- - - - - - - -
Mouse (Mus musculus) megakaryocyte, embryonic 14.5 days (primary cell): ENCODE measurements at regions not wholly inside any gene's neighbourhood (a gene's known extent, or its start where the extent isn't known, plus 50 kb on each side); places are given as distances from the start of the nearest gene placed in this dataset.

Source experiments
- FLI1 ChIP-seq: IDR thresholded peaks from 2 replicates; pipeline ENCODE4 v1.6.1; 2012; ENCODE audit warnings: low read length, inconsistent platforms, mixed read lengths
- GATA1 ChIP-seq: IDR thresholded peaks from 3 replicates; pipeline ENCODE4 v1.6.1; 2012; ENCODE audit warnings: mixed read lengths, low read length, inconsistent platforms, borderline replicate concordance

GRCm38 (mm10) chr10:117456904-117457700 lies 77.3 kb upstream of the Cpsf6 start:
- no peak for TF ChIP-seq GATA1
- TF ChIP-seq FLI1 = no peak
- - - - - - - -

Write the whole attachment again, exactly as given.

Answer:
Mouse (Mus musculus) megakaryocyte, embryonic 14.5 days (primary cell): ENCODE measurements at regions not wholly inside any gene's neighbourhood (a gene's known extent, or its start where the extent isn't known, plus 50 kb on each side); places are given as distances from the start of the nearest gene placed in this dataset.

Source experiments
- FLI1 ChIP-seq: IDR thresholded peaks from 2 replicates; pipeline ENCODE4 v1.6.1; 2012; ENCODE audit warnings: low read length, inconsistent platforms, mixed read lengths
- GATA1 ChIP-seq: IDR thresholded peaks from 3 replicates; pipeline ENCODE4 v1.6.1; 2012; ENCODE audit warnings: mixed read lengths, low read length, inconsistent platforms, borderline replicate concordance

GRCm38 (mm10) chr10:117456904-117457700 lies 77.3 kb upstream of the Cpsf6 start:
- no peak for TF ChIP-seq GATA1
- TF ChIP-seq FLI1 = no peak